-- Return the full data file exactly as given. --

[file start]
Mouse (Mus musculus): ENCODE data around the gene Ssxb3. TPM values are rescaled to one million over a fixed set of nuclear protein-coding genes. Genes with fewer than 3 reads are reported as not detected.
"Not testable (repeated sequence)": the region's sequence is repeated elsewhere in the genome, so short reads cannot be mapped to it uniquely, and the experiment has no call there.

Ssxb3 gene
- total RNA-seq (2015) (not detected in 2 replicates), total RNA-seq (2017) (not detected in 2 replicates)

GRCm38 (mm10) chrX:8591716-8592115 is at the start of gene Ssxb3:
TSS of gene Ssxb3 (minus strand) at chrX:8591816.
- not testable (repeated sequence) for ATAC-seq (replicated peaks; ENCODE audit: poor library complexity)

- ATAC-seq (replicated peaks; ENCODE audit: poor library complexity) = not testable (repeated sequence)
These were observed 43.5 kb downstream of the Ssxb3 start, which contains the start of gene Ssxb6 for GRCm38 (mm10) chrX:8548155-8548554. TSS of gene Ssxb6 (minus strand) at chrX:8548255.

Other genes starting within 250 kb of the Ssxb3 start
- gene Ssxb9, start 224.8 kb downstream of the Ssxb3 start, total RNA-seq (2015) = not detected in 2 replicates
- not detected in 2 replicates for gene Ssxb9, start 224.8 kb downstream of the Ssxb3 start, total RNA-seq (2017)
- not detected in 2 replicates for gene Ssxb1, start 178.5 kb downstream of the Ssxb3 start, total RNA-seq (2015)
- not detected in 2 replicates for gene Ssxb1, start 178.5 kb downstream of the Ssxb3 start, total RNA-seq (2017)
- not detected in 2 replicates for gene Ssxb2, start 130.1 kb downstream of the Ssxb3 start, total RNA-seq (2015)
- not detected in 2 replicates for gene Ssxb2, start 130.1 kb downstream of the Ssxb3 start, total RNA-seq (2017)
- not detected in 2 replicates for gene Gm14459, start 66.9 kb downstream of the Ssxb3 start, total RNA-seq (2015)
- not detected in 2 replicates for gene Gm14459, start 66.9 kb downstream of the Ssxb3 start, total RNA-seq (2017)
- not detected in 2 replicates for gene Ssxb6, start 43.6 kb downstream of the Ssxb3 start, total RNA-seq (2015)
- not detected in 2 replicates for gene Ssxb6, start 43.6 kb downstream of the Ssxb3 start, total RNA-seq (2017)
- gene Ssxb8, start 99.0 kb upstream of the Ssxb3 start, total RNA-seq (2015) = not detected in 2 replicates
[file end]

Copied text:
Mouse (Mus musculus): ENCODE data around the gene Ssxb3. TPM values are rescaled to one million over a fixed set of nuclear protein-coding genes. Genes with fewer than 3 reads are reported as not detected.
"Not testable (repeated sequence)": the region's sequence is repeated elsewhere in the genome, so short reads cannot be mapped to it uniquely, and the experiment has no call there.

Ssxb3 gene
- total RNA-seq (2015) (not detected in 2 replicates), total RNA-seq (2017) (not detected in 2 replicates)

GRCm38 (mm10) chrX:8591716-8592115 is at the start of gene Ssxb3:
TSS of gene Ssxb3 (minus strand) at chrX:8591816.
- not testable (repeated sequence) for ATAC-seq (replicated peaks; ENCODE audit: poor library complexity)

- ATAC-seq (replicated peaks; ENCODE audit: poor library complexity) = not testable (repeated sequence)
These were observed 43.5 kb downstream of the Ssxb3 start, which contains the start of gene Ssxb6 for GRCm38 (mm10) chrX:8548155-8548554. TSS of gene Ssxb6 (minus strand) at chrX:8548255.

Other genes starting within 250 kb of the Ssxb3 start
- gene Ssxb9, start 224.8 kb downstream of the Ssxb3 start, total RNA-seq (2015) = not detected in 2 replicates
- not detected in 2 replicates for gene Ssxb9, start 224.8 kb downstream of the Ssxb3 start, total RNA-seq (2017)
- not detected in 2 replicates for gene Ssxb1, start 178.5 kb downstream of the Ssxb3 start, total RNA-seq (2015)
- not detected in 2 replicates for gene Ssxb1, start 178.5 kb downstream of the Ssxb3 start, total RNA-seq (2017)
- not detected in 2 replicates for gene Ssxb2, start 130.1 kb downstream of the Ssxb3 start, total RNA-seq (2015)
- not detected in 2 replicates for gene Ssxb2, start 130.1 kb downstream of the Ssxb3 start, total RNA-seq (2017)
- not detected in 2 replicates for gene Gm14459, start 66.9 kb downstream of the Ssxb3 start, total RNA-seq (2015)
- not detected in 2 replicates for gene Gm14459, start 66.9 kb downstream of the Ssxb3 start, total RNA-seq (2017)
- not detected in 2 replicates for gene Ssxb6, start 43.6 kb downstream of the Ssxb3 start, total RNA-seq (2015)
- not detected in 2 replicates for gene Ssxb6, start 43.6 kb downstream of the Ssxb3 start, total RNA-seq (2017)
- gene Ssxb8, start 99.0 kb upstream of the Ssxb3 start, total RNA-seq (2015) = not detected in 2 replicates